BY PAUL LEIGHTON
---- — BEVERLY — As many of the state’s top political names continue to opt out of running for the U.S. Senate, one of its more obscure candidates has jumped in.
Daniel Fishman, a Libertarian from Beverly who ran an unsuccessful campaign for Congress last year, said he will try to gather the 10,000 signatures required to run for the Senate seat vacated by John Kerry.
“I saw so many conservative candidates refusing to run, I felt like I had to step in and at least try to get on the ballot,” Fishman said.
Fishman, a software engineer who had never run for public office, received 16,668 votes, or 4.5 percent, in his race against incumbent winner John Tierney and challenger Richard Tisei in the 6th Congressional District election in November.
Running a statewide campaign for the U.S. Senate would be a steeper challenge. Fishman acknowledged that his major obstacle will be gathering enough signatures by the April 3 deadline to get his name on the ballot.
Fishman said he wants to get 15,000 signatures to make sure that at least 10,000 will be certified by the state, as is required for Senate candidates.
He needed only 2,000 signatures to run for the House of Representatives and got 2,800 certified. Fishman said he gathered most of those signatures himself but will need help this time around.
“I’m still working my 9-to-5 job Monday through Friday, so I’m really going to rely on volunteers to help me a lot,” he said.
Fishman said he might hire professional signature-gatherers if he can raise enough money. It costs about $2 per signature, he said.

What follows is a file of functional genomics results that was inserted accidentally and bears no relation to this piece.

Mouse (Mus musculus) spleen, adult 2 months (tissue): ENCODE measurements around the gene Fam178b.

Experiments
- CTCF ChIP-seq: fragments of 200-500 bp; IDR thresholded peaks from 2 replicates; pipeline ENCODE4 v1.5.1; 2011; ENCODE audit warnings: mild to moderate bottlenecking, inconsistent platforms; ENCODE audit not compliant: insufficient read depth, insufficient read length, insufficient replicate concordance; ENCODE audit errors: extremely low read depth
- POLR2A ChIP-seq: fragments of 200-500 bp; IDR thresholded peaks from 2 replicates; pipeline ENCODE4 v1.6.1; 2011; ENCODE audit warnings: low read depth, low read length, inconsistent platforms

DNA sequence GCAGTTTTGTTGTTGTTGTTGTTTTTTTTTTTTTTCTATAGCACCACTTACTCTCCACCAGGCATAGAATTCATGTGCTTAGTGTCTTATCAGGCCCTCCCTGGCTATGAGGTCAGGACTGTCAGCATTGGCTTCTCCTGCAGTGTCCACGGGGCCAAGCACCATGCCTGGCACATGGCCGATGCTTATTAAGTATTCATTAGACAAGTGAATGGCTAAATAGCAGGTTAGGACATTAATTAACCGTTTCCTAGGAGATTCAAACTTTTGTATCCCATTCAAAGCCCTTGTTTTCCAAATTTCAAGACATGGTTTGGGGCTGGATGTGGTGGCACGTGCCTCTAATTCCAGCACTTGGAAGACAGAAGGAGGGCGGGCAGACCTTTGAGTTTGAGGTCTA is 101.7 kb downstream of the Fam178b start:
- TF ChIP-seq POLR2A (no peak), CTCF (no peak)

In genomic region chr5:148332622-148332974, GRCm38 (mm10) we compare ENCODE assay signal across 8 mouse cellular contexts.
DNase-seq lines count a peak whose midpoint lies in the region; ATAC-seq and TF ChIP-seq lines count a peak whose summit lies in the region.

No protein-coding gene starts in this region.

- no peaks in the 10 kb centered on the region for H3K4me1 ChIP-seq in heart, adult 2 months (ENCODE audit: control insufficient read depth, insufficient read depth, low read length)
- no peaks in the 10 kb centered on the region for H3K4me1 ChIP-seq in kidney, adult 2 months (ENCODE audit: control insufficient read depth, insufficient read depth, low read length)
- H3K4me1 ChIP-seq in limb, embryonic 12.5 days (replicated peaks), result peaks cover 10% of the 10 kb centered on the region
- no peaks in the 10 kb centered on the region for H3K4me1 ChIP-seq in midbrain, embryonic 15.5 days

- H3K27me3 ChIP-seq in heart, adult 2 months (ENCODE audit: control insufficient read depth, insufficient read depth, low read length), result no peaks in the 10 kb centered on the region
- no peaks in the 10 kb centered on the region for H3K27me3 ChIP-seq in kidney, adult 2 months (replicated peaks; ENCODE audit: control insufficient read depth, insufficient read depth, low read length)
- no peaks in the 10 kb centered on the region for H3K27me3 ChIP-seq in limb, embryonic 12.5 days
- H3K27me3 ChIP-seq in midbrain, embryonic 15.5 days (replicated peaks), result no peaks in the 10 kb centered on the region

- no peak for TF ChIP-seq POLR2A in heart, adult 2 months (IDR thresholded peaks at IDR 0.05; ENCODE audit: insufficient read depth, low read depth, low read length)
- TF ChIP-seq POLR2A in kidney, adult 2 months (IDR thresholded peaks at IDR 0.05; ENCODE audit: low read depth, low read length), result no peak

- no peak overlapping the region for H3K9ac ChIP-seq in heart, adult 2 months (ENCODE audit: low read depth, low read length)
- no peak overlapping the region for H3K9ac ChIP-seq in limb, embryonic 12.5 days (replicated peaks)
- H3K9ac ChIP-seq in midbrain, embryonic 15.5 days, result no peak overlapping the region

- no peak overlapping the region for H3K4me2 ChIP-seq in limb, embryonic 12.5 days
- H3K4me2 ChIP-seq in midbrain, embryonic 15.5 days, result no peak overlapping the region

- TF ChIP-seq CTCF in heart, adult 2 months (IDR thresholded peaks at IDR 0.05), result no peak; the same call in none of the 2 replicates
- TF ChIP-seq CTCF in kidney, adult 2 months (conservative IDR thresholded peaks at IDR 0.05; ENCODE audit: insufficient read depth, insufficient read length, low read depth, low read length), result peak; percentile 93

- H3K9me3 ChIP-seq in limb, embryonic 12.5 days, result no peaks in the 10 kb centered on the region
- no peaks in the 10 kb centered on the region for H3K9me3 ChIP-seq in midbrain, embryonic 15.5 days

Fishman raised about $12,000 in his Congressional race, including about $8,000 of his own money. He said he will not spend any of his own money in this race.
“I essentially tapped myself out,” he said.
Fishman said he received his first donation, for $100, at 6 o’clock yesterday morning.
Prominent Republicans such as former Sen. Scott Brown, former governor William Weld, former governor’s candidate Charles Baker of Swampscott, former Lt. Gov. Kerry Healey of Beverly, and Tisei have all said they will not run. Congressmen Edward Markey and Stephen Lynch are in the race on the Democratic side.
Fishman said he can understand why Brown and Tisei chose not to run so soon after running a losing campaign. In his case, Fishman also faced anger from some Republicans who felt he was responsible for Tisei’s loss to Tierney.
“But overwhelmingly I heard the voice of people saying that the idea of limited government and greater liberty for citizens of the state really resonated,” he said.
Fishman, 44, has lived in Beverly since 2003 and in Massachusetts since 1994. He is a UMass Boston graduate and a former special education teacher. He lives with his wife on Colgate Road.
Staff writer Paul Leighton can be reached at 978-338-2675 or email@example.com.